The Real White House
The resignation of National Security Adviser Michael Flynn tops a rocky, action-packed first 25 days of the Trump administration. But despite regular assurances that things are settling down in the West Wing, "the chaos and competing factions that were a Trump trademark in business and campaigning now are starting to define his presidency," The Washington Post reports, citing "interviews with a dozen White House officials as well as other Republicans." The portrait painted by these mostly anonymous sources is of a White House where face time with President Trump is crucial, leading to a lot of unproductive loitering outside the Oval Office, and status is everything. The Post's Ashley Parker and Philip Rucker offer some examples:
Some senior officials are worried about their own standing with the president, who through his casual conversations with friends and associates sometimes seems to hint that a shake-up could come at a moment's notice. Aides said they strive to avoid appearing "weak" or "low energy" — two of Trump's least favorite attributes.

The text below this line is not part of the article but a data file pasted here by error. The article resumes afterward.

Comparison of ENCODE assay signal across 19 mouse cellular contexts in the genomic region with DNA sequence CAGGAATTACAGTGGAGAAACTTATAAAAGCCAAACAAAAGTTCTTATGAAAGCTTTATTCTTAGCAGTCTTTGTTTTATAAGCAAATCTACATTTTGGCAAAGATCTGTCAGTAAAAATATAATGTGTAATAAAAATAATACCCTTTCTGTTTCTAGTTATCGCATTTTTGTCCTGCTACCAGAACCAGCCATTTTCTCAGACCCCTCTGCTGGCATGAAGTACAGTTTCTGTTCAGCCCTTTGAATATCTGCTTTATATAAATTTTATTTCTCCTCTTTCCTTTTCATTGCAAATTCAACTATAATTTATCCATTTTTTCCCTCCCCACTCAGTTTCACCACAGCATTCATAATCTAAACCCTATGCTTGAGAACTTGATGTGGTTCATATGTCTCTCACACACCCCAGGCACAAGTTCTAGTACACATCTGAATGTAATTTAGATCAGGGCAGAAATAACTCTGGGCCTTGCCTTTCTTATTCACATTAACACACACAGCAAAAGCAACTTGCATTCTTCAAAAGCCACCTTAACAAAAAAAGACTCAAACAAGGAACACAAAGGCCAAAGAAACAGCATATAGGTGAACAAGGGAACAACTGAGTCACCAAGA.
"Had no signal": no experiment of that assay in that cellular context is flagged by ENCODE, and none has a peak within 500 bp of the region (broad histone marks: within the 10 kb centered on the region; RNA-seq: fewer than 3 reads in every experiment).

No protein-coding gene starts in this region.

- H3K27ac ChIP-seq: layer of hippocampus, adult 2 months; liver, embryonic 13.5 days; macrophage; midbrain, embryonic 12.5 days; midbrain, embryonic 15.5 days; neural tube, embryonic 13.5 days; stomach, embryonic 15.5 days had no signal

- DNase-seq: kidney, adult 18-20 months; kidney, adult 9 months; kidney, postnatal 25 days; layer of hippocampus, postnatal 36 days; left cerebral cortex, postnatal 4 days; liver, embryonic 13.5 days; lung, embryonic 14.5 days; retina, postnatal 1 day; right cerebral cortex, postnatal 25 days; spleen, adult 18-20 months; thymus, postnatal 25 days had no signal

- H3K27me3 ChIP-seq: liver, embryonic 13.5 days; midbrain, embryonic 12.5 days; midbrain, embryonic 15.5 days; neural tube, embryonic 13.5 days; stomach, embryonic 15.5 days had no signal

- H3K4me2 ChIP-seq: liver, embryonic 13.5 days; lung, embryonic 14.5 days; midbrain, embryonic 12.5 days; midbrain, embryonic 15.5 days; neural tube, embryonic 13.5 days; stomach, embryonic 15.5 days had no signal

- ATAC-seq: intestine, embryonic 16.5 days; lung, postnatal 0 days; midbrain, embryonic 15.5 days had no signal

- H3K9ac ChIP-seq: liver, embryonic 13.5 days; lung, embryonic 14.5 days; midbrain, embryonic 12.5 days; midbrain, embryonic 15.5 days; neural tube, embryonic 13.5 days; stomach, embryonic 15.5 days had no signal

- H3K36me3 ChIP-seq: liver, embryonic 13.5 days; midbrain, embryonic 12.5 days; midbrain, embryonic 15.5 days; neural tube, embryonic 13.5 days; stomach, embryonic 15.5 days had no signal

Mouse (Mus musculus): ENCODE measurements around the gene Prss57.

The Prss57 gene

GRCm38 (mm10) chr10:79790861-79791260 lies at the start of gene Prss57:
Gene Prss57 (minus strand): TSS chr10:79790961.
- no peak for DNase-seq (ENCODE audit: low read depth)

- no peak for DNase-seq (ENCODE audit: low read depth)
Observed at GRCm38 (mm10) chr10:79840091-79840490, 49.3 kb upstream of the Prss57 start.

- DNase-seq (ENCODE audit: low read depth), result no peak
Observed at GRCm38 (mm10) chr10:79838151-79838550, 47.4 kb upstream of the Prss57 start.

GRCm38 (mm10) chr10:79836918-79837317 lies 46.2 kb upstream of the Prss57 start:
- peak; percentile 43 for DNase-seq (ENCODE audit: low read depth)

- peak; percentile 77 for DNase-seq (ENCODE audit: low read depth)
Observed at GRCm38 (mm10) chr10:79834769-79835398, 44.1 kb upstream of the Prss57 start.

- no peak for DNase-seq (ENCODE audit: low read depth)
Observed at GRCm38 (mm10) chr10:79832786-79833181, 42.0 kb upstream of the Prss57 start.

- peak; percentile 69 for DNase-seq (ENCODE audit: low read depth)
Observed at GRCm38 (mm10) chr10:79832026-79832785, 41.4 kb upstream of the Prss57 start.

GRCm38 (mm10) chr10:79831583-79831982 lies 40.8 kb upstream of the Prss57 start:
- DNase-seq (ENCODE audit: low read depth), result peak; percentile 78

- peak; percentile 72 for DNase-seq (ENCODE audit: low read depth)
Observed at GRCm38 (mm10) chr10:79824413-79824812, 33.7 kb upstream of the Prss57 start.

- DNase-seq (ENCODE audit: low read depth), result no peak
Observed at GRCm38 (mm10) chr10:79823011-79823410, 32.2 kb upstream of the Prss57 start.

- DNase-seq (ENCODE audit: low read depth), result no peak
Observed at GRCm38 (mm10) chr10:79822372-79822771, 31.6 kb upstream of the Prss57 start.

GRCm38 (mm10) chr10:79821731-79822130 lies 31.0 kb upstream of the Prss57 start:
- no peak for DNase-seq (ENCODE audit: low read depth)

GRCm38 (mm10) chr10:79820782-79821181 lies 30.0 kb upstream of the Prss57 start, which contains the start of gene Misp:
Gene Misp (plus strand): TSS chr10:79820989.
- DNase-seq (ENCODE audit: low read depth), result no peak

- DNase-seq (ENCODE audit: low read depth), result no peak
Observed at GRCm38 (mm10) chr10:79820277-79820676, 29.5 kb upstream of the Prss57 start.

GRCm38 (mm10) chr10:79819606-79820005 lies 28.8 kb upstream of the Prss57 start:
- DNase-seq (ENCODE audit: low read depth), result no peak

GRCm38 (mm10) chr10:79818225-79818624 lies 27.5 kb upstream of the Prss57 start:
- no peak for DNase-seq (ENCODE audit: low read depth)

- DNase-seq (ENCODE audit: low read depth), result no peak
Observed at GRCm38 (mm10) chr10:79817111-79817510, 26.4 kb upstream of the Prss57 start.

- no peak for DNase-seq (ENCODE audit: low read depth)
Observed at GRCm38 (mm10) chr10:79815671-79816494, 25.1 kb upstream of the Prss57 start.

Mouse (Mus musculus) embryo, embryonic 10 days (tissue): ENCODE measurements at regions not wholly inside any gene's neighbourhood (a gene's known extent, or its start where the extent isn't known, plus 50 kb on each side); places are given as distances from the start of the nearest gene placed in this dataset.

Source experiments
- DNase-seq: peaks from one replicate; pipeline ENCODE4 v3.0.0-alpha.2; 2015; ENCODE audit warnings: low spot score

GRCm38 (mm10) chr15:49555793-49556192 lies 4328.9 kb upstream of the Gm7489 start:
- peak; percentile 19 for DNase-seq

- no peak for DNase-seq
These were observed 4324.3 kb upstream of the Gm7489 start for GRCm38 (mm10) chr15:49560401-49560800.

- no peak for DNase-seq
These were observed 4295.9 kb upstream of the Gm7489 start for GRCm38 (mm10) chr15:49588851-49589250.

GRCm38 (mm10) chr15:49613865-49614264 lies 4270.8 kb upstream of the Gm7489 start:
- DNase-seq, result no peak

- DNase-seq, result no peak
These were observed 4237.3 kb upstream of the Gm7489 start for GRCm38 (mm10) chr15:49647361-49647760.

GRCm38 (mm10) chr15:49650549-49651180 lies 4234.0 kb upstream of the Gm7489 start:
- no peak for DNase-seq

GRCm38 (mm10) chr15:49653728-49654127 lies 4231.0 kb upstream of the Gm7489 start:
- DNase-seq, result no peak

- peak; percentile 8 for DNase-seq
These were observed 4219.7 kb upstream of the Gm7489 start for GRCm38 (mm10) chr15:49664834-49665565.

Staffers buzz privately about who is up and who is down, with many eagerly gossiping about which poor colleague gets an unflattering portrayal on NBC's Saturday Night Live. For the past two weeks, it has been White House press secretary Sean Spicer. But aides said Trump was especially upset by a sketch that cast White House chief strategist Stephen K. Bannon as the Grim Reaper manipulating the president — who was ultimately relegated to a miniature desk, playing dolefully with an expandable toy. [The Washington Post]
Jockeying for pole position isn't unusual in new administrations, but panicking over whether you will appear on a sketch comedy show is odd. So are the serial falsehoods, uncoordinated policy rollouts, and strained relationship with the president's own party on Capitol Hill, says George W. Bush administration official Steve Schmidt. "The incompetence, the sloppiness, and the leaking is unprecedented." And much of this plays out on live national TV, where aides know that Trump gets a good portion of his information.
Trump's team is headed by these newly minted "big, national personalities where everything they do is amplified," Ed Rollins, another veteran GOP strategist, tells The Washington Post. "The real problem here is you have a bunch of people who were pretty much unknown four months ago, and now they're all characters on Saturday Night Live.'" You can read more at The Washington Post.